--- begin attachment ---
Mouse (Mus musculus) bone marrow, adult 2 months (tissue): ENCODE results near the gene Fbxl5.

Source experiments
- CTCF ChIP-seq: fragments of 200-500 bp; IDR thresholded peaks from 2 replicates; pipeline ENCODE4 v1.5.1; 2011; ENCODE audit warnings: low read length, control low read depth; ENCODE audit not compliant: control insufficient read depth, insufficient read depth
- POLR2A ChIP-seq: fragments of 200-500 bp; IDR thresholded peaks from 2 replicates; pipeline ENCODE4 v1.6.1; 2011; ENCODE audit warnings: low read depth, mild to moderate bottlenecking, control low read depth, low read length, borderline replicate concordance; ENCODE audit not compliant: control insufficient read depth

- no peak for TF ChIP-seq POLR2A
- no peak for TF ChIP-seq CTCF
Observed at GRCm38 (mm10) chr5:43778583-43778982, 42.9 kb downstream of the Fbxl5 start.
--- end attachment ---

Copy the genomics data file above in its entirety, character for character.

Mouse (Mus musculus) bone marrow, adult 2 months (tissue): ENCODE results near the gene Fbxl5.

Source experiments
- CTCF ChIP-seq: fragments of 200-500 bp; IDR thresholded peaks from 2 replicates; pipeline ENCODE4 v1.5.1; 2011; ENCODE audit warnings: low read length, control low read depth; ENCODE audit not compliant: control insufficient read depth, insufficient read depth
- POLR2A ChIP-seq: fragments of 200-500 bp; IDR thresholded peaks from 2 replicates; pipeline ENCODE4 v1.6.1; 2011; ENCODE audit warnings: low read depth, mild to moderate bottlenecking, control low read depth, low read length, borderline replicate concordance; ENCODE audit not compliant: control insufficient read depth

- no peak for TF ChIP-seq POLR2A
- no peak for TF ChIP-seq CTCF
Observed at GRCm38 (mm10) chr5:43778583-43778982, 42.9 kb downstream of the Fbxl5 start.